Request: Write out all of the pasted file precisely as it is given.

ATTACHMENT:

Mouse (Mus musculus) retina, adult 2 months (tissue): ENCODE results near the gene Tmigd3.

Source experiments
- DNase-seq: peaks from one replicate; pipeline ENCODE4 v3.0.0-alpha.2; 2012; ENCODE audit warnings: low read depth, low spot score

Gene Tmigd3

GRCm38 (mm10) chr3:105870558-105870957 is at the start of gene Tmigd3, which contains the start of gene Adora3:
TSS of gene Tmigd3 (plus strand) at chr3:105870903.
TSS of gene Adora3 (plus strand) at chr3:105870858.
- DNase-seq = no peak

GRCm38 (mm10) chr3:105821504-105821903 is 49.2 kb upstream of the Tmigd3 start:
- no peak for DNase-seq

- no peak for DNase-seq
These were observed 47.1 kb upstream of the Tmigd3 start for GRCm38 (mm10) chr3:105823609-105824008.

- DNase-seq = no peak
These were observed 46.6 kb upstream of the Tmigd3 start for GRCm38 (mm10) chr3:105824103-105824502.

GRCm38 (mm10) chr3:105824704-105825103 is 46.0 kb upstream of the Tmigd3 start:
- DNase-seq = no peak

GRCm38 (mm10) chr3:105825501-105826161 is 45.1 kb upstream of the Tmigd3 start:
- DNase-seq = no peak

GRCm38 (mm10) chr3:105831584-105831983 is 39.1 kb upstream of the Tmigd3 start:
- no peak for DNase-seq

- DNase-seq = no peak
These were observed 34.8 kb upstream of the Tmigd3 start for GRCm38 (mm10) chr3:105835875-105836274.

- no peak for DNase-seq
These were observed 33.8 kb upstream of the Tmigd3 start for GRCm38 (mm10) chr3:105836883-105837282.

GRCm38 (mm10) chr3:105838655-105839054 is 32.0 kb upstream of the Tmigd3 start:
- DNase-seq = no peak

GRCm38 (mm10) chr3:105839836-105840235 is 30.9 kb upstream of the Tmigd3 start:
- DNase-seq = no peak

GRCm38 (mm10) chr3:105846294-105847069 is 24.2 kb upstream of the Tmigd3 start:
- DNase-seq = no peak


Mouse (Mus musculus) retina, adult 2 months (tissue): ENCODE results near the gene Tmigd3.

Source experiments
- DNase-seq: peaks from one replicate; pipeline ENCODE4 v3.0.0-alpha.2; 2012; ENCODE audit warnings: low read depth, low spot score

Gene Tmigd3

GRCm38 (mm10) chr3:105870558-105870957 is at the start of gene Tmigd3, which contains the start of gene Adora3:
TSS of gene Tmigd3 (plus strand) at chr3:105870903.
TSS of gene Adora3 (plus strand) at chr3:105870858.
- DNase-seq = no peak

GRCm38 (mm10) chr3:105821504-105821903 is 49.2 kb upstream of the Tmigd3 start:
- no peak for DNase-seq

- no peak for DNase-seq
These were observed 47.1 kb upstream of the Tmigd3 start for GRCm38 (mm10) chr3:105823609-105824008.

- DNase-seq = no peak
These were observed 46.6 kb upstream of the Tmigd3 start for GRCm38 (mm10) chr3:105824103-105824502.

GRCm38 (mm10) chr3:105824704-105825103 is 46.0 kb upstream of the Tmigd3 start:
- DNase-seq = no peak

GRCm38 (mm10) chr3:105825501-105826161 is 45.1 kb upstream of the Tmigd3 start:
- DNase-seq = no peak

GRCm38 (mm10) chr3:105831584-105831983 is 39.1 kb upstream of the Tmigd3 start:
- no peak for DNase-seq

- DNase-seq = no peak
These were observed 34.8 kb upstream of the Tmigd3 start for GRCm38 (mm10) chr3:105835875-105836274.

- no peak for DNase-seq
These were observed 33.8 kb upstream of the Tmigd3 start for GRCm38 (mm10) chr3:105836883-105837282.

GRCm38 (mm10) chr3:105838655-105839054 is 32.0 kb upstream of the Tmigd3 start:
- DNase-seq = no peak

GRCm38 (mm10) chr3:105839836-105840235 is 30.9 kb upstream of the Tmigd3 start:
- DNase-seq = no peak

GRCm38 (mm10) chr3:105846294-105847069 is 24.2 kb upstream of the Tmigd3 start:
- DNase-seq = no peak